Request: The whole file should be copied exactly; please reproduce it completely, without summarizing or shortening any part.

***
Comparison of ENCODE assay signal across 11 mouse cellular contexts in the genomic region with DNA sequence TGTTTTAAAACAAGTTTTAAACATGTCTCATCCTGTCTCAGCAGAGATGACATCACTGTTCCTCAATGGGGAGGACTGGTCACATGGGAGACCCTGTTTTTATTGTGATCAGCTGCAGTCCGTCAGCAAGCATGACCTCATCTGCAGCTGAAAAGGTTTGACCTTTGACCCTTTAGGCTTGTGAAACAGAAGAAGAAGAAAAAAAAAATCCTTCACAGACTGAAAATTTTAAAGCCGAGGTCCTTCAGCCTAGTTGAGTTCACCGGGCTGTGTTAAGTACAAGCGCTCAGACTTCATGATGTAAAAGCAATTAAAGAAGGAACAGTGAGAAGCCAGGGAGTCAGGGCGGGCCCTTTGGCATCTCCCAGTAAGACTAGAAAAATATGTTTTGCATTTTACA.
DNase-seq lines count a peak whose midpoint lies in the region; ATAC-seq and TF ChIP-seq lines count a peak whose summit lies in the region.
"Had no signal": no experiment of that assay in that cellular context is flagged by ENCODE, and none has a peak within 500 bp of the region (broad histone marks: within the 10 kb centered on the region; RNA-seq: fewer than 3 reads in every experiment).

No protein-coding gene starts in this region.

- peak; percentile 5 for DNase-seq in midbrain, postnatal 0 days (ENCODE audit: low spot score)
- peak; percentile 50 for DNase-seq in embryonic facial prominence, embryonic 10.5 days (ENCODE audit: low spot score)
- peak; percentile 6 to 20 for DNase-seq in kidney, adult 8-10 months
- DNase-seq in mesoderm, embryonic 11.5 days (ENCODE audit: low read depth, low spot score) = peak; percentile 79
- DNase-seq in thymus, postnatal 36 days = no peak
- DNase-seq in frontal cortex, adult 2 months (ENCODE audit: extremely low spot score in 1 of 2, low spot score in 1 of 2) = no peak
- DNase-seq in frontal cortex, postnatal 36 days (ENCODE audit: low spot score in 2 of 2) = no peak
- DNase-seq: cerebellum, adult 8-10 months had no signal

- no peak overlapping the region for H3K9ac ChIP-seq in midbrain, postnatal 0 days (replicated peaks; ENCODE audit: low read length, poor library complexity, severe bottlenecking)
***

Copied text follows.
Comparison of ENCODE assay signal across 11 mouse cellular contexts in the genomic region with DNA sequence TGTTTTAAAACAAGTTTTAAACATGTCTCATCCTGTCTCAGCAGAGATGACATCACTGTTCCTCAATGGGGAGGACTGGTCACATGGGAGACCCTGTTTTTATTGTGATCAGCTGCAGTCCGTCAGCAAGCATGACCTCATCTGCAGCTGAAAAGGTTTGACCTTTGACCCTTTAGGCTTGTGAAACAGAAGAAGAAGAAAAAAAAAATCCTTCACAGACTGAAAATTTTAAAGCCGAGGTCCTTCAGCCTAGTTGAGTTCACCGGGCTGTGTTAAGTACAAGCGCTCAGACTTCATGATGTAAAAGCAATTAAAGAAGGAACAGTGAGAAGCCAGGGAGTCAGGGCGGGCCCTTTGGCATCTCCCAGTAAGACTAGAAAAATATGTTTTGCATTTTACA.
DNase-seq lines count a peak whose midpoint lies in the region; ATAC-seq and TF ChIP-seq lines count a peak whose summit lies in the region.
"Had no signal": no experiment of that assay in that cellular context is flagged by ENCODE, and none has a peak within 500 bp of the region (broad histone marks: within the 10 kb centered on the region; RNA-seq: fewer than 3 reads in every experiment).

No protein-coding gene starts in this region.

- peak; percentile 5 for DNase-seq in midbrain, postnatal 0 days (ENCODE audit: low spot score)
- peak; percentile 50 for DNase-seq in embryonic facial prominence, embryonic 10.5 days (ENCODE audit: low spot score)
- peak; percentile 6 to 20 for DNase-seq in kidney, adult 8-10 months
- DNase-seq in mesoderm, embryonic 11.5 days (ENCODE audit: low read depth, low spot score) = peak; percentile 79
- DNase-seq in thymus, postnatal 36 days = no peak
- DNase-seq in frontal cortex, adult 2 months (ENCODE audit: extremely low spot score in 1 of 2, low spot score in 1 of 2) = no peak
- DNase-seq in frontal cortex, postnatal 36 days (ENCODE audit: low spot score in 2 of 2) = no peak
- DNase-seq: cerebellum, adult 8-10 months had no signal

- no peak overlapping the region for H3K9ac ChIP-seq in midbrain, postnatal 0 days (replicated peaks; ENCODE audit: low read length, poor library complexity, severe bottlenecking)